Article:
To tell you the truth, I wasn’t all that optimistic about our chances. Not only did we get a late start (9:30 a.m.; my host Joe Robison had “dads and donuts” with his daughter that morning at school) but the sky was clear blue and there was almost no wind.

But Robison, a Department of Natural Resources wildlife biologist who oversees southern Michigan’s managed waterfowl areas, was confident we’d get some shooting. A little wind would be better, he said, but the high skies? No problem.

“I love a sunny day,” said Robison defying the conventional duck hunting wisdom. “Those ducks can’t see as well. They’ve got all the shadows and the glare and the sun in their eyes. They can see you a lot better on a cloudy day.”

We motored out in the Humphries Unit of Pointe Mouillee State Game Area, just off of Lake Erie. The 1,187-acre tract offers open hunting every day. It’s first-come, first-served, unlike the managed zones on the area where you have to draw for spots.

Joe Robison calls from his boat blind.

Robison piloted his flat-bottom boat, powered by a Go-Devil (“The four-wheel drive of marine engines”) into a pothole, where we jumped up a pair of mallards. We went to the next pothole where there were two pairs. At the third pothole, we flushed up eight or 10, but while we were debating whether to set up there, a huge flock of teal got up and set down in the next pothole. That made up Robison’s mind.

“They’re close enough,” he said. “Usually I like to try to find a spot that’s got a hundred birds or so, but this as good as we’ve seen.

“You don’t just go to the first place you see,” he continued. “If you do a little scouting, you’ll find where the ducks are. If you see other hunters out there, you don’t want to mess them up, but there aren’t other hunters out here today–most guys don’t even think about hunting on a day like this and if they do, they come out for an hour or two in the morning or an hour or two at night.

“You have to think differently than the average Joe does. There are some good hunting opportunities in the middle of the day and a lot of guys aren’t taking advantage of it.”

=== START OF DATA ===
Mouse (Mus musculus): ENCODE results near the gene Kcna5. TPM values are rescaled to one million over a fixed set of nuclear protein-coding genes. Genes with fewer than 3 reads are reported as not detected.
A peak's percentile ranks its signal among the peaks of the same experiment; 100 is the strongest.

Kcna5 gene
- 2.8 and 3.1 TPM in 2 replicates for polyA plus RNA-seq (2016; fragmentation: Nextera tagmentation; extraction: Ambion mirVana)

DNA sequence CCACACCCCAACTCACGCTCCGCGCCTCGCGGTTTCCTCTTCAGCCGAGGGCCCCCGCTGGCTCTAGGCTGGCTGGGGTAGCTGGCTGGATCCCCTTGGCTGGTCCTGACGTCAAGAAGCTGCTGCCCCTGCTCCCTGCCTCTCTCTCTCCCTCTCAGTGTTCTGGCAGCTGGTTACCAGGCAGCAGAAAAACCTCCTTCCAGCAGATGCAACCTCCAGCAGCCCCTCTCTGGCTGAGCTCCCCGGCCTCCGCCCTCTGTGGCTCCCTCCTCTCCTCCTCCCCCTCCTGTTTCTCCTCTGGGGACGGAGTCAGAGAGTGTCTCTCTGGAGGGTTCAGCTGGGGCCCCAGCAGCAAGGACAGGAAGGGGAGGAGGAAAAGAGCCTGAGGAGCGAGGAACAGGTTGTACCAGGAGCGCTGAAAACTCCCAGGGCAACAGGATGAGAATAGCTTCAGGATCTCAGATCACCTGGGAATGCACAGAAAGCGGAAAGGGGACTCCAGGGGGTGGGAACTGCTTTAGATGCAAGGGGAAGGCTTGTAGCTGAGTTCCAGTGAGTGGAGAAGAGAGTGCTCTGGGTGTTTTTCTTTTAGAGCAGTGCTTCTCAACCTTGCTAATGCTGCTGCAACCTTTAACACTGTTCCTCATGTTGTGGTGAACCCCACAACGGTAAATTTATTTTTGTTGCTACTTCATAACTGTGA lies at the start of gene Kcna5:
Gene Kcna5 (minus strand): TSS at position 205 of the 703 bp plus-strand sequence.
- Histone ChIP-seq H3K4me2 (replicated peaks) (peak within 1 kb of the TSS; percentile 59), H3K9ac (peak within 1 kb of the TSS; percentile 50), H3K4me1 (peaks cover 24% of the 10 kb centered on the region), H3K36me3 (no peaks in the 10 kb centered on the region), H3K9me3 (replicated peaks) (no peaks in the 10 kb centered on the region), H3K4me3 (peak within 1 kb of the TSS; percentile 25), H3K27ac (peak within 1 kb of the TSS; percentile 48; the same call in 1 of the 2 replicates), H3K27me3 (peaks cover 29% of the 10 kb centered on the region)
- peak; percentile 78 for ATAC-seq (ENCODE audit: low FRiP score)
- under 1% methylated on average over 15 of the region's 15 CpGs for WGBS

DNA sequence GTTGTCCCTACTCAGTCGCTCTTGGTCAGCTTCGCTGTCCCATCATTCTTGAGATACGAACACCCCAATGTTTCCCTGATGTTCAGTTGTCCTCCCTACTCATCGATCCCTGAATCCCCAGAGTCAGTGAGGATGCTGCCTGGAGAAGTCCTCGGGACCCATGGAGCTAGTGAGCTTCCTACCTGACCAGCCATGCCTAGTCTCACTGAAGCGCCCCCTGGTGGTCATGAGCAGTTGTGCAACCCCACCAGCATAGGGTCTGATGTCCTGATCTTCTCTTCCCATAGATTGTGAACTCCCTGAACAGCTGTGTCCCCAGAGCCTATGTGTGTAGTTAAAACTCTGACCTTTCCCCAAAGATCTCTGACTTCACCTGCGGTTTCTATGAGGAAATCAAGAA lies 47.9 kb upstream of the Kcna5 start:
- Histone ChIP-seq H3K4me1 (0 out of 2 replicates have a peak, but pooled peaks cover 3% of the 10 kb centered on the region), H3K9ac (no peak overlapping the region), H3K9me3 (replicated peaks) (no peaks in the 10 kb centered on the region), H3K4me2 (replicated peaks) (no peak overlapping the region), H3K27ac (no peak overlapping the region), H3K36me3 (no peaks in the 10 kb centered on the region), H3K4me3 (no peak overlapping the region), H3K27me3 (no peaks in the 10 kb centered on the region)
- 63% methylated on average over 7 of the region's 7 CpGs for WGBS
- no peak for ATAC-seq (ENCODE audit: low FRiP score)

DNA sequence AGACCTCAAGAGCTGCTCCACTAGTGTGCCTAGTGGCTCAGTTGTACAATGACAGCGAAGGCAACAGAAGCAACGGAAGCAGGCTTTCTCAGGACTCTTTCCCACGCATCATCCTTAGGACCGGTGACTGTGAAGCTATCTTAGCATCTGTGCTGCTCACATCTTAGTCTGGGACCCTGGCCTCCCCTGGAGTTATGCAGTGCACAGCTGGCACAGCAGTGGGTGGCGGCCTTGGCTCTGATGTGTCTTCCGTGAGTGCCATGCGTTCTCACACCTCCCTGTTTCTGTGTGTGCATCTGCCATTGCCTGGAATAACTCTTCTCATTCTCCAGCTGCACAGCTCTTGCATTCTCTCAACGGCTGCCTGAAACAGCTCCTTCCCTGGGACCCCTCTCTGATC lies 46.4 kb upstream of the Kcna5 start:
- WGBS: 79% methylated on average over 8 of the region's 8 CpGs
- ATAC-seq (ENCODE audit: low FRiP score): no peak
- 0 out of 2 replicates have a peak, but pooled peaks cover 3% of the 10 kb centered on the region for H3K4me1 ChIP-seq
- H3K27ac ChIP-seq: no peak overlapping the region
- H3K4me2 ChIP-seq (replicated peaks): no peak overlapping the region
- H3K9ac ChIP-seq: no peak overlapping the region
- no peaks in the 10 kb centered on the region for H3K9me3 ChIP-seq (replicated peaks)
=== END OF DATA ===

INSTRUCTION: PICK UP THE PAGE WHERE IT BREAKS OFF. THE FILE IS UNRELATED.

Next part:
Having chosen our pothole, the next task was getting into it. The water was so shallow that even with the high-floating rig and Go-Devil, we were high-centering on the phragmites’ hummocks. We were out pushing and–despite temperatures in the 30s–we were down to our T-shirts by the time we got the boat back in a corner with tall vegetation to hide it.

Joe Robison retrieves mallards from the marsh.

“You’ve got to work for them sometimes,” Robinson said.

It was 11 a.m. by the time we got situated with two dozen decoys out downwind (slight as it was) from the boat. But we had no sooner pulled up the Fast Grass blind around the rig when here they come–a quartet of mallards from out of nowhere. The birds swung wide of our set on Robison’s side. When he called “take ’em,” I was out of position to shoot, but Robison scratched one down.

Then came a trio (two hens and a drake) and we killed the drake. A short time later, a pair of mallards came right over our head and we dropped them both. By noon we had a half a limit of mallards.

I was impressed; we’d already had as many (or more) birds as I’d thought we’d get.

Of course, Robison, who is an excellent duck hunter, had everything in order to maximize our opportunity. He had brand new, beautiful decoys (made by Avian X) with a feature I’d never seen before: a cinch point on the keel, which allowed the dekes to move around on a short tether with just a breath of wind. And Robison also had a couple of decoys on a jerk cord, which helped bring in the mallards for a closer look.

“I’d rather have a jerk cord than a Robo-duck,” Robison said. “Everyone’s got Robos, but a lot of guys don’t think about the movement in the water. The ducks can see the ripples and the splashing. Anything you can do to put movement in the water helps.”

It slowed way down. We went three hours without seeing anything, when some teal started passing through. They came in low–not decoying, but apparently looking–and we shot a green-wing and a pair of blue-wings as they passed.

A distinctive shoulder patch identifies a blue-winged teal.

About an hour before quitting time–mindful of how much work it took to get into our hole–we started talking about picking up, when ducks started flying again. We each took a mallard out of a small bunch and then, a dozen or so came in but swung wide on my side. I picked out a drake and popped him.

“There’s one we won’t get,” Robison said as it fell well back in the phragmites.

“Wanna bet?”

I could hear it splashing in the vegetation. The phragmites were tall enough they could hide Bob Lanier standing on Wilt Chamberlain’s shoulders, but I fought my way back there and found it, dead as a rock. When I returned to the boat, a pair of mallards bit, we killed the drake, and we had a limit of mallards (and were just one bird short of our six-apiece limit).

But it didn’t seem to be worth waiting until dark in hopes on another teal (the only the birds we saw besides mallards) would pass. We got out of there.

But I learned a lesson: There’s no reason to fear a late start. Or a sunny day, either.

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Images by Bob Gwizdz

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